NP's new film Brothers opens Friday, and I'll be posting reviews and relevant links this week. From today's Times, here's a look at the challenges and choices faced by director Jim Sheridan and writer David Benioff in adapting Susanne Bier's 2004 film Brodre.
With a plot virtually identical to Mr. Sheridan’s film, “Brodre” was critically acclaimed but made only a small impact in the United States. “If the critics had paid their way in,” Mr. Sheridan said, “it would have made $350,000 instead of $250,000.”
“I said, this could be remade in America, and if there are stars in it, I can get more people to see it,” he continued. “I can rant about this, but first Hollywood kills European cinema, and now it’s eating away at American independent cinema, so we’re in a time when these movies are very hard to get to the public. I think, for me, part of my brief was to get Susanne’s movie to the American public.”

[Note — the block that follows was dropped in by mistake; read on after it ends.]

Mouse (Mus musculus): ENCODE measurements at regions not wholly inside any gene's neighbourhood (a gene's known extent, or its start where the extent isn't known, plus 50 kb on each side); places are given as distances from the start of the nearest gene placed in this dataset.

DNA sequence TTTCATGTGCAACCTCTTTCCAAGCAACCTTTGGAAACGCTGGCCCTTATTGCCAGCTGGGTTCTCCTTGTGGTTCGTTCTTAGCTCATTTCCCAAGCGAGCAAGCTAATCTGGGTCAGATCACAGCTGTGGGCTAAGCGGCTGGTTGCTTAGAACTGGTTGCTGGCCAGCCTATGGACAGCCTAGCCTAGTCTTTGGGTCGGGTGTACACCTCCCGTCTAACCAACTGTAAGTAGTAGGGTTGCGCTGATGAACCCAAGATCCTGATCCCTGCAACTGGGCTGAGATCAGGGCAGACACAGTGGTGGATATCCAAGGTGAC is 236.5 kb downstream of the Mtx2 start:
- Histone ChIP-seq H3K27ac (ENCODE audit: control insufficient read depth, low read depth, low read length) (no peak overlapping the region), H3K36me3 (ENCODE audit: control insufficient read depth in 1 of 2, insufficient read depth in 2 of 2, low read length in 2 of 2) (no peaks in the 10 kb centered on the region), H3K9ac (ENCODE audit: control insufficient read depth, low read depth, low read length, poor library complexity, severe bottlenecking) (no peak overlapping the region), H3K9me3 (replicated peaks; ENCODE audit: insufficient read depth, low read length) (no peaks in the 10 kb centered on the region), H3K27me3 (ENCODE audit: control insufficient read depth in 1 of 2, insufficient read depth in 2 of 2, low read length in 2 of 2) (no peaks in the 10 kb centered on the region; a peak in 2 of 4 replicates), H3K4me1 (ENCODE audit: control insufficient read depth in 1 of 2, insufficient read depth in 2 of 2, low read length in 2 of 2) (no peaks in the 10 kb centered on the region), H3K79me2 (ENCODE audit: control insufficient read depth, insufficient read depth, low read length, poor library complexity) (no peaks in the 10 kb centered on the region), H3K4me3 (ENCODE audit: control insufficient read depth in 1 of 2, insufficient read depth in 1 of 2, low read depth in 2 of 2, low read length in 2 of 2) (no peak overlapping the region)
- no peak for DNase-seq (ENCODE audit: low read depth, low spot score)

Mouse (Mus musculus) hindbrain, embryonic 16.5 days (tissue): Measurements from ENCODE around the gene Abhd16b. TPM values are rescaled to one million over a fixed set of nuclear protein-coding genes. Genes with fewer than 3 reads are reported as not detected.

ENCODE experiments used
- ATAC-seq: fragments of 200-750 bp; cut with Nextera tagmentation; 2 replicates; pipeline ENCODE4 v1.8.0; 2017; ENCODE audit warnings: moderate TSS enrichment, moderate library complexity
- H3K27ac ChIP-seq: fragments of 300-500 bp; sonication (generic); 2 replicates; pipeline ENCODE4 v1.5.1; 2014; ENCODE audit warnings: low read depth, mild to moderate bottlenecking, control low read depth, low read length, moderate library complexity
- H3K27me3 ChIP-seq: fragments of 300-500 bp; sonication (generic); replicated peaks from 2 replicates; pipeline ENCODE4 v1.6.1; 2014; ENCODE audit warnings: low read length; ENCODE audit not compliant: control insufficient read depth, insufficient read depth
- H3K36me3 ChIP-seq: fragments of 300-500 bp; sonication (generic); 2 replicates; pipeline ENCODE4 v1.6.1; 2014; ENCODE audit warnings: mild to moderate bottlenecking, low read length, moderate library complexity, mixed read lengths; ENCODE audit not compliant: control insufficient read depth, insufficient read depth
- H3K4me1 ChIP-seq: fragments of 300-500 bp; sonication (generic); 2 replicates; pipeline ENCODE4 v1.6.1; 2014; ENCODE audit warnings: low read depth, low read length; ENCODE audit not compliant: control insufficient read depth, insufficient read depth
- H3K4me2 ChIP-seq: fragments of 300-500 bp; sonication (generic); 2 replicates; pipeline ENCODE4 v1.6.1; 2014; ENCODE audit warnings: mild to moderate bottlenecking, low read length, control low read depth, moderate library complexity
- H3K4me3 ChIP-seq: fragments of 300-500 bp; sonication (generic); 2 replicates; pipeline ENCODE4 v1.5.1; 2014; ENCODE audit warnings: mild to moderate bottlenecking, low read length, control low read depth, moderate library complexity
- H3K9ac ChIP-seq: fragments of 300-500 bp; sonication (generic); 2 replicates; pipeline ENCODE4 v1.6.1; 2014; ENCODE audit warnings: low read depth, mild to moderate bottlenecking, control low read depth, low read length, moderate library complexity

The rights to “Brodre” were being sought simultaneously by the Hollywood producer Michael De Luca and Sigurjon Sighvatsson of Iceland, who eventually partnered and took their project to Ryan Kavanaugh of Relativity Media. “We showed Susanne’s film to crowds before we shot one frame of ours,” Mr. Kavanaugh said. “We wanted to see what audiences took away from it, what their feelings would be, and what we could learn from that.”